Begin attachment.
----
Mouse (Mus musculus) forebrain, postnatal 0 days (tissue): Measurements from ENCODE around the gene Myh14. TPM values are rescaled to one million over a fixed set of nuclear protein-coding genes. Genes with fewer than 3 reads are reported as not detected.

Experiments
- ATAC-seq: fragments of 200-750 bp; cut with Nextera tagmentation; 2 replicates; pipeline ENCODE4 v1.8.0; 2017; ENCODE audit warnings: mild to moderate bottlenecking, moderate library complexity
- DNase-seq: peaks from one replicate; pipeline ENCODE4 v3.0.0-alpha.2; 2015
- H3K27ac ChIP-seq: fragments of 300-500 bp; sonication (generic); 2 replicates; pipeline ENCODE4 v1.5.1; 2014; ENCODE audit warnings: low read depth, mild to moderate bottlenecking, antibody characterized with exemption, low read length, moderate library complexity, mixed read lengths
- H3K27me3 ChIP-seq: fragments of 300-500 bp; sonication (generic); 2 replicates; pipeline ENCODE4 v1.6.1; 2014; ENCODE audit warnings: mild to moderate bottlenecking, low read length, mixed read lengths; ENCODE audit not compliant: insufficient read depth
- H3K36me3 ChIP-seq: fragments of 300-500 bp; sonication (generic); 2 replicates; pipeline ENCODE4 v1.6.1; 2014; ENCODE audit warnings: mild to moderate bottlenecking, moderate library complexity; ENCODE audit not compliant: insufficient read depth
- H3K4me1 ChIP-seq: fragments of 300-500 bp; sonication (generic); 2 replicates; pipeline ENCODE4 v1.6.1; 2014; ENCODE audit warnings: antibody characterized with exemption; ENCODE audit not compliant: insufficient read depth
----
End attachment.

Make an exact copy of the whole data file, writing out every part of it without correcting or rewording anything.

Mouse (Mus musculus) forebrain, postnatal 0 days (tissue): Measurements from ENCODE around the gene Myh14. TPM values are rescaled to one million over a fixed set of nuclear protein-coding genes. Genes with fewer than 3 reads are reported as not detected.

Experiments
- ATAC-seq: fragments of 200-750 bp; cut with Nextera tagmentation; 2 replicates; pipeline ENCODE4 v1.8.0; 2017; ENCODE audit warnings: mild to moderate bottlenecking, moderate library complexity
- DNase-seq: peaks from one replicate; pipeline ENCODE4 v3.0.0-alpha.2; 2015
- H3K27ac ChIP-seq: fragments of 300-500 bp; sonication (generic); 2 replicates; pipeline ENCODE4 v1.5.1; 2014; ENCODE audit warnings: low read depth, mild to moderate bottlenecking, antibody characterized with exemption, low read length, moderate library complexity, mixed read lengths
- H3K27me3 ChIP-seq: fragments of 300-500 bp; sonication (generic); 2 replicates; pipeline ENCODE4 v1.6.1; 2014; ENCODE audit warnings: mild to moderate bottlenecking, low read length, mixed read lengths; ENCODE audit not compliant: insufficient read depth
- H3K36me3 ChIP-seq: fragments of 300-500 bp; sonication (generic); 2 replicates; pipeline ENCODE4 v1.6.1; 2014; ENCODE audit warnings: mild to moderate bottlenecking, moderate library complexity; ENCODE audit not compliant: insufficient read depth
- H3K4me1 ChIP-seq: fragments of 300-500 bp; sonication (generic); 2 replicates; pipeline ENCODE4 v1.6.1; 2014; ENCODE audit warnings: antibody characterized with exemption; ENCODE audit not compliant: insufficient read depth